My sister, Rebekah–formerly of ThinkHardThinkWell, now at The Primary Word–will present a summary of her Honors Thesis at Philadelphia Biblical University on Wednesday, November 4. The lecture is entitled, “YHWH’s Cult Statues: ‘Image of God’ in an Ancient Near Eastern Context.” It will be held at 8 PM in classroom BL225. If you are available that evening, please do consider coming and also feel free to invite others to this event. This will be a fun and interesting lecture–see the abstract below.
If you can’t make it, you should still read her earlier posts here entitled, “YHWH’s Cult Statues” (part1, part 2).
See you there!
Abstract: “YHWH’s Cult Statues: ‘Image of God’ in an Ancient Near Eastern Context.”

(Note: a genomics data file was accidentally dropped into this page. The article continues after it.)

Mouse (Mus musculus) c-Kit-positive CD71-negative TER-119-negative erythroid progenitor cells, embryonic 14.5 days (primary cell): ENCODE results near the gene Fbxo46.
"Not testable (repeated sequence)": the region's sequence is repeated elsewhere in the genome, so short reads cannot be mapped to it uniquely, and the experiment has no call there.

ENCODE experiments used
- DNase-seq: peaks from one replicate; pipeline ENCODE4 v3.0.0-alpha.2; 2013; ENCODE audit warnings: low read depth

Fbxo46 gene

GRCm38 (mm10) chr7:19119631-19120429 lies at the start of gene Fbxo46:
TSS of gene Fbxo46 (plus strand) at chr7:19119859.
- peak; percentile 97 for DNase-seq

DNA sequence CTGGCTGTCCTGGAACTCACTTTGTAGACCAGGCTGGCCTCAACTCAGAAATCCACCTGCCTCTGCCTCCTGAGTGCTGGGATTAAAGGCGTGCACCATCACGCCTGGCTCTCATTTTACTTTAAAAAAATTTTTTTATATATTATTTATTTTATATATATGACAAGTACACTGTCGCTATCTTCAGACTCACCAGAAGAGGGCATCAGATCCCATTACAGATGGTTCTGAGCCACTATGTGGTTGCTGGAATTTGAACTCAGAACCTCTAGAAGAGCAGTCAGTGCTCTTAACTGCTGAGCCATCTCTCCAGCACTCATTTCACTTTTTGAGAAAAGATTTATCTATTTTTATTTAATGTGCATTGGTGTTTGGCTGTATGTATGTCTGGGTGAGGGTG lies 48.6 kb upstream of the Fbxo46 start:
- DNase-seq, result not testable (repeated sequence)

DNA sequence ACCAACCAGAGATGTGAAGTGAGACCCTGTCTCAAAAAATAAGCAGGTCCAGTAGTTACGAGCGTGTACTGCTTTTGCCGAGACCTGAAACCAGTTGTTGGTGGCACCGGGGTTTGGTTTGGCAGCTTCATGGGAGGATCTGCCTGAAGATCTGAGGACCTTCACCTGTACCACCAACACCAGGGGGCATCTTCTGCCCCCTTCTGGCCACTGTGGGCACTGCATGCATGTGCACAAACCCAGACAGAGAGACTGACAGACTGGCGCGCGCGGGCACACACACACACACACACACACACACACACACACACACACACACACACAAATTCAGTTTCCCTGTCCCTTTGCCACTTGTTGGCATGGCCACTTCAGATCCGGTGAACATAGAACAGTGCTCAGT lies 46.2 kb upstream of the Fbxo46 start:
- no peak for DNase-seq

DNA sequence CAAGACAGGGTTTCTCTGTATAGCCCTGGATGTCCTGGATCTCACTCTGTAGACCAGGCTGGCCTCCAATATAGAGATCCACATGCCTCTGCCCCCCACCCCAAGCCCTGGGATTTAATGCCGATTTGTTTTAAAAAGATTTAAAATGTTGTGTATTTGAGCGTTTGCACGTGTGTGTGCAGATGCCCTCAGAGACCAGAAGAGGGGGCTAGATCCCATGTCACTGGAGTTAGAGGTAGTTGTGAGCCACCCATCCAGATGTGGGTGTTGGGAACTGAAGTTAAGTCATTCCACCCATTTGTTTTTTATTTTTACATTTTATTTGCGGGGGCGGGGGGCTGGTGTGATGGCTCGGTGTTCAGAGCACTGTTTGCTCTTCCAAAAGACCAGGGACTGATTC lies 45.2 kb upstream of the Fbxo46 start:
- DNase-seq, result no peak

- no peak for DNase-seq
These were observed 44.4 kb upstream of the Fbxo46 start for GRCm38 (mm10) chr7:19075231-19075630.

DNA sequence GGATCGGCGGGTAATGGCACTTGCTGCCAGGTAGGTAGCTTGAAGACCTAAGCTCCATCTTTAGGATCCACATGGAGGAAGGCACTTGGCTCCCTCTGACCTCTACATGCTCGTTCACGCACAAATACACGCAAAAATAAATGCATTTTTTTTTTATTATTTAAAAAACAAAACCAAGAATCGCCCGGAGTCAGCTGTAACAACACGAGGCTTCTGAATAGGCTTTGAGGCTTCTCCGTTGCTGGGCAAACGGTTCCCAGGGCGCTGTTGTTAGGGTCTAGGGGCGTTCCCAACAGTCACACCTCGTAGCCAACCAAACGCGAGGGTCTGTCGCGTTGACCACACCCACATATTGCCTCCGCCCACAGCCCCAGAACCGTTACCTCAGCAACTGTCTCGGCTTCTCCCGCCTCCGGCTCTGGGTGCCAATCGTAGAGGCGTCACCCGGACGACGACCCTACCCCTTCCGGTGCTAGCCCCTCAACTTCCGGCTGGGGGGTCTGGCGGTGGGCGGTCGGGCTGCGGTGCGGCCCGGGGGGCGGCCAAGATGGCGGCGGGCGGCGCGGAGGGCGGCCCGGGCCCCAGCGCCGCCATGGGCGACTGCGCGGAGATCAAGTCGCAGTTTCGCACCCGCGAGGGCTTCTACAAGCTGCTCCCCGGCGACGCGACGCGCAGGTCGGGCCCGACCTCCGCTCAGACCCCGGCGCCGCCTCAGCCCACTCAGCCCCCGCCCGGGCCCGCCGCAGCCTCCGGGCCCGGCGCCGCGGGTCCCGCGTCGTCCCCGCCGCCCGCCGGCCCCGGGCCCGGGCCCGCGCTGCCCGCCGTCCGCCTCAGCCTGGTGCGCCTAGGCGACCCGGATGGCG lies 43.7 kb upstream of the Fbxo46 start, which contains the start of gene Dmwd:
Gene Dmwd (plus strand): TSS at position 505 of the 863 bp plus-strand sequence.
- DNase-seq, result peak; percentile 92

Most Christians in our culture know the Bible teaches that humans were created in the “image of God,” however, there is much debate on what precisely this means. Some scholars on ancient Mesopotamian religions suppose that the reason the ancient Israelites were commanded by their God not to make “graven images” is because humanity was created in the “image of God.” Therefore, YHWH God, unlike the gods of the polytheistic Mesopotamian peoples, was not to be represented in statuary form (the graven image), for humanity was created as YHWH’s unique form of divine representation. This lecture will discuss the function of Mesopotamian cult statues as divine representation in order to better understand the term “image of god” in an ancient Near Eastern context and also how humans may function as images of YHWH God.